- "Selah" appears several times in the Wanderer and Shadow's song in "Among the Daughters of the Desert" from Nietzsche's "Thus Spoke Zarathustra."
- "Selah!" is used at the end of the second part (titled Dimanche) of Conversations dans le Loir-et-Cher by French writer Paul Claudel (1935).
- Selah is the last word in Anita Diamant's book The Red Tent and in Edward Dahlberg's Because I Was Flesh, and according to Charlotte Chandler also the last word Groucho Marx chose for the extensive biographical work she did with him.
- Katherine Kurtz uses it in some of her Deryni novels, including The King's Justice (1985); it is among the acquired Eastern influences on the ritual practices of Deryni at King Kelson's court, largely brought by Richenda, Duchess of Corwyn, after her marriage to Duke Alaric Morgan. It is also the last word in Gilbert Sorrentino's novel Little Casino (2002), probably in homage to Dahlberg.
- In Hunter S. Thompson's collected works "Songs of the Doomed," "The Proud Highway: Saga of A Desperate Southern Gentleman 1955-1967," and Fear and Loathing in America: the Brutal Odyssey of an Outlaw Journalist, The Gonzo Letters Volume Two 1968-1976 the word Selah is used frequently in letters and diatribes written from the 1960s to the 1990s. The word is used similarly to the word allora in Italy.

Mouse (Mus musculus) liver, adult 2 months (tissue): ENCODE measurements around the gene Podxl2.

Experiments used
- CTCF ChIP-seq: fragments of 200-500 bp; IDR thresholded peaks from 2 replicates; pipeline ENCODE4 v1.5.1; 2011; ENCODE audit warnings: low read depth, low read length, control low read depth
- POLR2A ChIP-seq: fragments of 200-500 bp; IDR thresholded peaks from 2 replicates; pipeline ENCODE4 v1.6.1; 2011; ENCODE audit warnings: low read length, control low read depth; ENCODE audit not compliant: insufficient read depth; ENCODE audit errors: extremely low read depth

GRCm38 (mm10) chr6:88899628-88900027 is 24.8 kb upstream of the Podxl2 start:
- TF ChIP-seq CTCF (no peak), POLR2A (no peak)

- It is used by the Czech writer and philosopher John Amos Comenius at the end of his book Ksaft.
- "Selah" is the name of a song by R&B/Hip-Hop artist Lauryn Hill.
- Selah was defined to mean 'pause and consider' in Babylon 5 episode "Deconstruction of Falling Stars."
- "Selah" is the title of a miniature for trio (flute, clarinet and piano) by Argentinean composer Juan Maria Solare.
- The variation "seyla" is used in Battletech as a ritual response during Clan ceremonies.
- In the 1975 John Huston film The Man Who Would Be King, Daniel Dravot (Sean Connery) punctuates his royal proclamations with "selah."
- In the humorous essay "New Days in Old Bottles," by Robert Benchley, the narrator ends with the paragraph "Life and the Theatre. Who knows? Selah."
Characters named Selah appear in
- George Elliot Clarke's long narrative poem Whylah Falls
- the film The Book of Eli
- Shane Jones's first novel Light Boxes
- Charlaine Harris's novel Dead as a Doornail
- Virginia Hamilton's novel The House of Dies Drear
- Raymond Barfield's novel The Book of Colors
- "\'Selah\': It Appears 74 Times In The Bible But What Does It Mean?". www.christiantoday.com. Retrieved 2018-01-10.
- "Selah in the Psalms".
- Tony Warren. "What Does Selah Mean". The Mountain Retreat. Archived from the original on 2008-09-15. Retrieved 2008-09-13. Cite uses deprecated parameter
- Brown, F., S. Driver, and C. Briggs. The Brown-Driver-Briggs Hebrew and English Lexicon. Hendrickson Publishers, Inc.: Peabody, MA, 2006. (p. 699)
- "SANFORD BIGGERS: SELAH - Exhibitions - Marianne Boesky". www.marianneboeskygallery.com. Retrieved 2018-01-10.
- Cunningham, Vinson (2018-01-08). "The Playful, Political Art of Sanford Biggers". The New Yorker. ISSN 0028-792X. Retrieved 2018-01-10.
- "Babylon 5 episode".
- Benchley, Robert, Chips Off the Old Benchley, Harper & Row, 1949, pp. 158-64.
- This article incorporates text from a publication now in the public domain: Singer, Isidore; et al., eds. (1901–1906). "Selah". The Jewish Encyclopedia. New York: Funk & Wagnalls.